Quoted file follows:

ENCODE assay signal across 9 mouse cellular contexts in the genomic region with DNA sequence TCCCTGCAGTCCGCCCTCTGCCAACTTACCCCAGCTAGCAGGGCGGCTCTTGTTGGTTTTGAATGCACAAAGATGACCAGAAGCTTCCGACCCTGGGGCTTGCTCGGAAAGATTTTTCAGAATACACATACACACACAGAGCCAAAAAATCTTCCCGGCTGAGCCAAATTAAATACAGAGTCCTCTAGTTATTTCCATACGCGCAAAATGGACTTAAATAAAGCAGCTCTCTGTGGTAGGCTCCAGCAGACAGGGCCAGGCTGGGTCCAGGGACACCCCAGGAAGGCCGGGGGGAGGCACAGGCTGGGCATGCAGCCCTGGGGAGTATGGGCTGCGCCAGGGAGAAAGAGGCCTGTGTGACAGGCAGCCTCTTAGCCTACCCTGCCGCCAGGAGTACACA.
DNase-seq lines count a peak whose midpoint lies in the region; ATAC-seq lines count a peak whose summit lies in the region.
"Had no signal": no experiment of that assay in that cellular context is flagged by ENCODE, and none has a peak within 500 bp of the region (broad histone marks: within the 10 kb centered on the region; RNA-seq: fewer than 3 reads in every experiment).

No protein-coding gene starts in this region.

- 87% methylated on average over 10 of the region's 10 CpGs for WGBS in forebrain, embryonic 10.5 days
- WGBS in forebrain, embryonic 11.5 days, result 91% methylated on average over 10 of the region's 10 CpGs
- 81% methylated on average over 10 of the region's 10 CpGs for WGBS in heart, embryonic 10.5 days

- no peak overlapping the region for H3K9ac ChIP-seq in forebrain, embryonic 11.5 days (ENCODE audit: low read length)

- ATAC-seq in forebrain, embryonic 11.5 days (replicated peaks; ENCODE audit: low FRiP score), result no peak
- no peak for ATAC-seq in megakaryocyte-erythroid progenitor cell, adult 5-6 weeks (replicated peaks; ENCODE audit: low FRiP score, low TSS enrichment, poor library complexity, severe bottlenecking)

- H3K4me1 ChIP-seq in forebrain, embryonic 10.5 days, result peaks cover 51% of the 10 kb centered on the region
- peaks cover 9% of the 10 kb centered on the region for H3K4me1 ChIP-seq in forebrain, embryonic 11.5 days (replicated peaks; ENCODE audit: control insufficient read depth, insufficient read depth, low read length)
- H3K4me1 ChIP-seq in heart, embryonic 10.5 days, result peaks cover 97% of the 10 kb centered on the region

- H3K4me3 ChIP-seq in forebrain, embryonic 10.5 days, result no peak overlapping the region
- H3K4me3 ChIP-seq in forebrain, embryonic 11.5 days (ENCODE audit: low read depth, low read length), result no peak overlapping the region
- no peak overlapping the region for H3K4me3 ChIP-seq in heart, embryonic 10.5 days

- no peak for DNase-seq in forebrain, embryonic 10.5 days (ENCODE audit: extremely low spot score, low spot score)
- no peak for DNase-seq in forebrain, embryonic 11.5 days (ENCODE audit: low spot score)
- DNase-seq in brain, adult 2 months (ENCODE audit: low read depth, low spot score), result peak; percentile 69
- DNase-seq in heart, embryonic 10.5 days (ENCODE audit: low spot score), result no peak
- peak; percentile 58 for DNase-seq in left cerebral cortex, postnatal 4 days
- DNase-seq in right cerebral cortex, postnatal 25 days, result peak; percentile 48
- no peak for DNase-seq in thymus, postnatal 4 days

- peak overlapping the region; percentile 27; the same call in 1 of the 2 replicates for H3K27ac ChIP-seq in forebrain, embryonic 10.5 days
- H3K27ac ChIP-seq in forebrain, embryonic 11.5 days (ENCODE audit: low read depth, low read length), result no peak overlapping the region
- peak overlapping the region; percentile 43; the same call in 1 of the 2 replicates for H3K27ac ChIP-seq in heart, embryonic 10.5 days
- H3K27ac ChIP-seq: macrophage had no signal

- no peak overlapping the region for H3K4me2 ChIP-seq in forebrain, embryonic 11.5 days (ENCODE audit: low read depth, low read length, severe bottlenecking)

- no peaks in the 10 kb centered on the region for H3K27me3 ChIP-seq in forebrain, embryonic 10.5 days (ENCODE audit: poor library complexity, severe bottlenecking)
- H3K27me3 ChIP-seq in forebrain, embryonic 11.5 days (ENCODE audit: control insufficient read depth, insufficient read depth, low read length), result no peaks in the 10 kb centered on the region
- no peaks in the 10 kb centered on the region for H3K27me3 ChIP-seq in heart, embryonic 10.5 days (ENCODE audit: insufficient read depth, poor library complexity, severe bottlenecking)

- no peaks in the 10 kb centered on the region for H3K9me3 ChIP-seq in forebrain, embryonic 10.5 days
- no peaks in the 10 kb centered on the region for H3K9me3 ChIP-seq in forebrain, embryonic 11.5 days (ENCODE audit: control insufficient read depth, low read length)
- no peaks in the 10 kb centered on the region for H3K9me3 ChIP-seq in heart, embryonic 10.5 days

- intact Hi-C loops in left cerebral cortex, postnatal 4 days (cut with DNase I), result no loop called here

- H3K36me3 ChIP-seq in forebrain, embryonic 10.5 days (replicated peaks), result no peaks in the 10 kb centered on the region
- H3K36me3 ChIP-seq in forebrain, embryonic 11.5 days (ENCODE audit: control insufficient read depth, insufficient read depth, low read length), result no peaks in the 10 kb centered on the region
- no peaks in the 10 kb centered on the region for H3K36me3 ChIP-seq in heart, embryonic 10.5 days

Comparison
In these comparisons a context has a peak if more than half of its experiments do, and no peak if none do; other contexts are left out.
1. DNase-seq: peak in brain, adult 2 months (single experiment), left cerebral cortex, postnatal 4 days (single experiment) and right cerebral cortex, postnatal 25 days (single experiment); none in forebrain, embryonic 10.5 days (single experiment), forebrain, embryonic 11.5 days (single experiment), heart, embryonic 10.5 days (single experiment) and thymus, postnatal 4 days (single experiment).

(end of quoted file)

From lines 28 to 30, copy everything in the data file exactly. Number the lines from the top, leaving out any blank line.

- no peak overlapping the region for H3K4me2 ChIP-seq in forebrain, embryonic 11.5 days (ENCODE audit: low read depth, low read length, severe bottlenecking)

- no peaks in the 10 kb centered on the region for H3K27me3 ChIP-seq in forebrain, embryonic 10.5 days (ENCODE audit: poor library complexity, severe bottlenecking)
- H3K27me3 ChIP-seq in forebrain, embryonic 11.5 days (ENCODE audit: control insufficient read depth, insufficient read depth, low read length), result no peaks in the 10 kb centered on the region